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Buck Woody

Carpe Datum!

OK – Your Browser Runs an Azure App – So What?

Last week I had a great discussion with a friend on Twitter about a post I made where I showed an application written in Azure running on an iPad. He didn’t find it all that interesting – he said it’s just HTML, and any code written that way, even if not on Azure, would work on an iPad. And he’s right!

 

That’s actually the point – Windows Azure is the “back end” technology – it should not be browser-specific. So you just write your front-end the way you always have – no changes there. The difference is that the technologies on the back end that you can use to process, save and access data. That’s where the Azure Servers come in to play.

 

For many of us, we have servers available at our companies where we deliver these services to our users. But in some cases, you don’t. For instance – let’s assume you want to write that Karate-school application I mentioned in this post. If you don’t work for a company that does that, you can still use a complex, redundant, large array of servers to provide your technical solution to clients around the world. I just find that very empowering. Not only should you create things that are browser-independent, but the application becomes company independent. You can become the company.

 

The other advantages of Azure are the three “parts” of the cloud. The first is the “Compute” function. This is just web-based code, as I mentioned. You get ASP.NET, PHP, Ruby – all the languages you know and love. But you don’t have to manage the systems, upgrades, licenses and other platform requirements. And the biggest gain is that you can add and remove processing nodes as you need them, on the fly, with a credit card. I find that pretty powerful, and not something I can do with other methods.

 

The next part is Storage. You get Blob storage, which is really like a file-system, and table storage, which is similar to the key-value pair type storage in a NoSQL implementation. And you can access that storage not just through Azure code, but with other web methods. So it can “stand alone” or work together with the Compute function.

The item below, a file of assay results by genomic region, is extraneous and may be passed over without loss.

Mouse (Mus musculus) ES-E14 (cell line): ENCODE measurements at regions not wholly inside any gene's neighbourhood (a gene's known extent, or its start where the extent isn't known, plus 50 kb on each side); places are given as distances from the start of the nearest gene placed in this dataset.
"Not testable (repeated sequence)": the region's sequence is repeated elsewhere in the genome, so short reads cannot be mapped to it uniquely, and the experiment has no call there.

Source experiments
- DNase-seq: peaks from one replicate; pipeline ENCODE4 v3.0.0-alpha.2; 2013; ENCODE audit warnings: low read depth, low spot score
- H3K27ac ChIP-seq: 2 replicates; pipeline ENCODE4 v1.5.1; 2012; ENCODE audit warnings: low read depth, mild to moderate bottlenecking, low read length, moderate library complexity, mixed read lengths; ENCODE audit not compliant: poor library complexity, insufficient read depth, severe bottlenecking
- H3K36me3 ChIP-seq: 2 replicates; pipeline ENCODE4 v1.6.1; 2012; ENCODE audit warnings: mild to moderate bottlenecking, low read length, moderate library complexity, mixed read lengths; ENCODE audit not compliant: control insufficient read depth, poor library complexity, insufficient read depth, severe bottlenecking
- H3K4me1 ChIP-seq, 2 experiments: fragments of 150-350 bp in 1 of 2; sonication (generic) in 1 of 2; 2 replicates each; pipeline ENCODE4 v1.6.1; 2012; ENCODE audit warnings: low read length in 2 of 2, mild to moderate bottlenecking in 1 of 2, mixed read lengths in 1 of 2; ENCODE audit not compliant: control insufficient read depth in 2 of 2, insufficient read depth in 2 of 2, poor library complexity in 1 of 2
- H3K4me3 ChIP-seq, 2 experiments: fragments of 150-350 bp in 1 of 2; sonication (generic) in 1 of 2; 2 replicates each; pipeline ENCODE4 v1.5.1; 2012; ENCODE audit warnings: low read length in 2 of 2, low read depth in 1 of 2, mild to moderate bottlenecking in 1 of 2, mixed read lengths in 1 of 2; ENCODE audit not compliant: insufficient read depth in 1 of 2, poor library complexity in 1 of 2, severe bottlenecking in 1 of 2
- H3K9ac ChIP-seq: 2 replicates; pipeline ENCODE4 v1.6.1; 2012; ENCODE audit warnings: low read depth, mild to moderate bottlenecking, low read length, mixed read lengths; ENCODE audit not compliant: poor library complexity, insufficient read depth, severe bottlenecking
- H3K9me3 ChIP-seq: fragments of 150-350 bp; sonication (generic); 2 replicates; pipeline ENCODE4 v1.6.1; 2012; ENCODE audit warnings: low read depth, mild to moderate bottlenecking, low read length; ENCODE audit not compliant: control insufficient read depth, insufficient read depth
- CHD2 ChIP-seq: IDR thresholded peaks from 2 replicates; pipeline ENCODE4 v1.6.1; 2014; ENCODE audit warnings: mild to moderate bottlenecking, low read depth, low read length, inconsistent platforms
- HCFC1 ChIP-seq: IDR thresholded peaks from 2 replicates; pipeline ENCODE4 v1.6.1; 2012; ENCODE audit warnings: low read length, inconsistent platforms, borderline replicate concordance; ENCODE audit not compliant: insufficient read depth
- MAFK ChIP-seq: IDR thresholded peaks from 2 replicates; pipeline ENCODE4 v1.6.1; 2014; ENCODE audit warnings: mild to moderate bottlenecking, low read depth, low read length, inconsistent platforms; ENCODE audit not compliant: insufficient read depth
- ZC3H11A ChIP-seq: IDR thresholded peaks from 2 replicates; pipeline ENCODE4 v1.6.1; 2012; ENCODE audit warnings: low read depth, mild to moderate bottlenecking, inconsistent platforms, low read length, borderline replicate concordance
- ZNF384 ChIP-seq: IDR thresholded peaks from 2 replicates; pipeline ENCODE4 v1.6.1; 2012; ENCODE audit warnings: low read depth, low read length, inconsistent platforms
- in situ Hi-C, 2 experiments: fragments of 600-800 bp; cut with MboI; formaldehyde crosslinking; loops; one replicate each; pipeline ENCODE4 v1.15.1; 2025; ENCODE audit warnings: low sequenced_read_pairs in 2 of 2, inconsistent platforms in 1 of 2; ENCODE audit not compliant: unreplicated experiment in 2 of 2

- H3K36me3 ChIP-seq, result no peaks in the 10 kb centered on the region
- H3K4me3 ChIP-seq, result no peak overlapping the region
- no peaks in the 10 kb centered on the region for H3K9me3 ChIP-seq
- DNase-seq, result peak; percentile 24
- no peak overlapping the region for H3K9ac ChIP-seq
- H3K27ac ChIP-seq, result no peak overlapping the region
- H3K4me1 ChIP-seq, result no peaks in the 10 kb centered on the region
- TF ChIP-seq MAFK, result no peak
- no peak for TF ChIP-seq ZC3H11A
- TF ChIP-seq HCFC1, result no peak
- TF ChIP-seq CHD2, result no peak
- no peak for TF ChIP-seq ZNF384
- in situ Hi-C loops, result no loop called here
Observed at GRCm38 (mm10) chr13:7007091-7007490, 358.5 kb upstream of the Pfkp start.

Finally, there’s the Application Fabric. This function handles authentication and communication between applications and servers, even the ones you have locally. In other words, you can have local code, or a local server (like SQL Server or Oracle) and make that code or data available on the web. And you can mix and match all of this – meaning Compute, Storage and Application Fabric (which might include your local servers) can all talk. That’s what’s different than you can do today, or with something like Amazon or Google web offerings.

 

So you should just switch everything over, right? No! It’s not all rainbows and ponies. There are things to consider when releasing an application, and you can certainly do things incorrectly if you don’t think it all through. My point is that you can leverage other services, just like your company leverages power provided from the utility company, to do things you couldn’t do on your own.

Published Tuesday, September 21, 2010 6:28 AM by BuckWoody
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jamiet said:

"table storage, which is similar to the key-value pair type storage in a NoSQL implementation"

Why "similar"? Why not just say,

"table storage, which is a NoSQL implementation"

cos that's what it is. No?

September 21, 2010 10:15 AM
 

BuckWoody said:

JamieT - thanks for commenting. Actually, NoSQL is a fairly broad term that encompasses not only key-value pair storage, but other paradigmns as well, so I had to qualify it to be accurate. One meaning of NoSQL is "Not Only SQL", so you'll find there is no single storage/retrieval methodology there.

- Buck

September 21, 2010 10:45 AM
 

jamiet said:

Buck,

Agreed, NoSQL is a fairly poorly defined unbrella term for a great many things - one of which is Azure Table Storage. Hence why I think its more appropriate to say Azure Table Storage IS a NoSQL implementation, rather than being similar to one.

-Jamie

September 21, 2010 10:55 AM

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